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I waited for a few minutes and asked her again. Before I could finish, she cut me off again with: “Sir, I said ...”

I interrupted her: “Could you wait until the end of the sentence to answer the question?”

She paused, stared at me and just walked off without answering the question. For a brief second, I thought: “Damn, I hope she’s not going to call the police.”

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I am sure that some white people call the police on black people for altruistic reasons but, when swimming in shark-infested waters or walking through a snake pit, it would be stupid to tell yourself “not all sharks...” or “not all snakes ...” and assume that you won’t be bitten.

And that is the stupidity of believing “not all.”

While the phrase “white people” not adorned with a modifier might be an example of reverse racism, for a non-white person to say “not all white people goes against the principles of logic, human nature and self-preservation.

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So to the people who called me a “nigger” because of the title “White People are Cowards,” I would like to issue an apology for not titling the article “142,215,517 White People are Cowards” (the number of white people who say people talk too much about race, according to a 2015 poll).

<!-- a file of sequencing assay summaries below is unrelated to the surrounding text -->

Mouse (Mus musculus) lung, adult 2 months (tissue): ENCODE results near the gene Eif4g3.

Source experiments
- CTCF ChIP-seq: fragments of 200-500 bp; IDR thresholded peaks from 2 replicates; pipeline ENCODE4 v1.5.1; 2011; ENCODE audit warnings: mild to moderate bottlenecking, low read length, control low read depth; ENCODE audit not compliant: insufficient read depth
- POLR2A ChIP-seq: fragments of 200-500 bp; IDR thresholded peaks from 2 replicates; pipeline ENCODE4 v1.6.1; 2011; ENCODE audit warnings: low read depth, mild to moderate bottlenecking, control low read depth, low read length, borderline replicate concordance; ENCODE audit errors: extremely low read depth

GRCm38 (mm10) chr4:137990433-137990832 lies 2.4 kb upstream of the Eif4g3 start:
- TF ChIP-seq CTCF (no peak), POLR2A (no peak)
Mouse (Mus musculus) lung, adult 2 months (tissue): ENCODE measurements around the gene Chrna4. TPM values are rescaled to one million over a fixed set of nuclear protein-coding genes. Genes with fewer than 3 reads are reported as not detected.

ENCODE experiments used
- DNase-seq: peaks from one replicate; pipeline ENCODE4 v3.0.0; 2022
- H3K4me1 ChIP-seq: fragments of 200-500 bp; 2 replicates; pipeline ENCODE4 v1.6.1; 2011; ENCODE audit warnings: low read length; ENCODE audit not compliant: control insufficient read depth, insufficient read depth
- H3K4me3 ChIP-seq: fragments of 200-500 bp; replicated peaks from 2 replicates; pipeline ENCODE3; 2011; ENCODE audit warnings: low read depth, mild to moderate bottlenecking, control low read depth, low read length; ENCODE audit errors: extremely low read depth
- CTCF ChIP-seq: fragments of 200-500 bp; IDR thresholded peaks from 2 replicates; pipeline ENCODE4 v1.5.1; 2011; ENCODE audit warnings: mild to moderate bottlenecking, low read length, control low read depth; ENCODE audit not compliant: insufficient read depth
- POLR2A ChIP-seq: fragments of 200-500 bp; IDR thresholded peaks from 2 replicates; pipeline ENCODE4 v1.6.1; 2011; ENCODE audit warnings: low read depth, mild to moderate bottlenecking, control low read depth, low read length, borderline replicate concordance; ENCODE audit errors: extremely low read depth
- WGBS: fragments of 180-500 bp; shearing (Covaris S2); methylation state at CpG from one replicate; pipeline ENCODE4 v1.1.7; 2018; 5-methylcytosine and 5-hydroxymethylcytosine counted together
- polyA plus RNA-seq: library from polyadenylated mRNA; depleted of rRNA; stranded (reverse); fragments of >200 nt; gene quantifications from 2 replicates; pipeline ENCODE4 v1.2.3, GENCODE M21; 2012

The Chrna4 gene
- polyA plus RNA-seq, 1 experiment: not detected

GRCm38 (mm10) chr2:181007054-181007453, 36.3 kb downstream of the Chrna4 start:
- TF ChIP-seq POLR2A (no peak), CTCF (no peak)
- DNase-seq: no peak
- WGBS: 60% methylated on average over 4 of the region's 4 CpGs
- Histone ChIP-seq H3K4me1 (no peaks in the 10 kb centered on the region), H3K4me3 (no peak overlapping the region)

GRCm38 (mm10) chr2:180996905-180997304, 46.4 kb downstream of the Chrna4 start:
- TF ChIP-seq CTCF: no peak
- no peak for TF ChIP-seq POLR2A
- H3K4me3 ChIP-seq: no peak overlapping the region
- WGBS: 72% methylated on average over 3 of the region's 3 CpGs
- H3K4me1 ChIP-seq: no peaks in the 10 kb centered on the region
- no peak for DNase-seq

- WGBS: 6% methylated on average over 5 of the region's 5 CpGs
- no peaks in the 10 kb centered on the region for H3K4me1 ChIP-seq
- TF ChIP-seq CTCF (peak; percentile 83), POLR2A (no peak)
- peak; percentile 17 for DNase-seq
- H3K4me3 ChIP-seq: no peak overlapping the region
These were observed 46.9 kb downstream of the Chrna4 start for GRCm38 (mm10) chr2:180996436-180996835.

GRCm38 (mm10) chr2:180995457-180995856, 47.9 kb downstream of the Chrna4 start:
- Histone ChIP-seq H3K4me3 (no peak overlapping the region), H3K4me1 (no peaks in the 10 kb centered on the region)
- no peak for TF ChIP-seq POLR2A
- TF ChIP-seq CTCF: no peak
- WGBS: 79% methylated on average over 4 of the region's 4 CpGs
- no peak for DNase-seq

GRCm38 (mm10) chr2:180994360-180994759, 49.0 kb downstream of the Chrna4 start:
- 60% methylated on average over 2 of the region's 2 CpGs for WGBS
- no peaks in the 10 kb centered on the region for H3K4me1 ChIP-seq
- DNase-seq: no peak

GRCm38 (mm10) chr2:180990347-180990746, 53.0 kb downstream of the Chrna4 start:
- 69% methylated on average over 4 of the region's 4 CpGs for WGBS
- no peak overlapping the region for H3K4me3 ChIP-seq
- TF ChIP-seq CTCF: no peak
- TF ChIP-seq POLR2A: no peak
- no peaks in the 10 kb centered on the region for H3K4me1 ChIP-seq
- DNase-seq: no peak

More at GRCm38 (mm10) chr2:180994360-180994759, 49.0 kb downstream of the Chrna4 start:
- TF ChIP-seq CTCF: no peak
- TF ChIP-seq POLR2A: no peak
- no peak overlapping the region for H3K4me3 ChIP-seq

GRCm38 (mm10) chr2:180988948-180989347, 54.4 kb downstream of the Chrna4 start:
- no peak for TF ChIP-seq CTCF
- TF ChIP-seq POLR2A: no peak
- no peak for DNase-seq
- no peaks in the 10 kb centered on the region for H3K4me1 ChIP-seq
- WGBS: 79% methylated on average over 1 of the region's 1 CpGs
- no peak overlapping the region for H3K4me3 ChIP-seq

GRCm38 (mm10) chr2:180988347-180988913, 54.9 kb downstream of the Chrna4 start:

And, when Saira Rao answered “yes” to a rhetorical question in a story she had nothing to do with on white people, I suspect she didn’t mean that she has given up on every single white person in America. Not even every person in Colorado.

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Just the parade of elephants stampeding into her inbox trying to kill her. Just the snakes who want to inject her with their venom. Just the sharks who want a chunk of flesh.

Not all white people.

Just some white people.

Perhaps, if Saira Rao was a hungry professional writer like myself (it turns out, I was in the wrong line at that restaurant) schooled on using big words that can convey nuanced meaning, when Rao referred to the subset of Caucasians poisoning the world with racism, hate and white supremacy, she would use the same phrase I use that clearly explains who I’m talking about:

White people.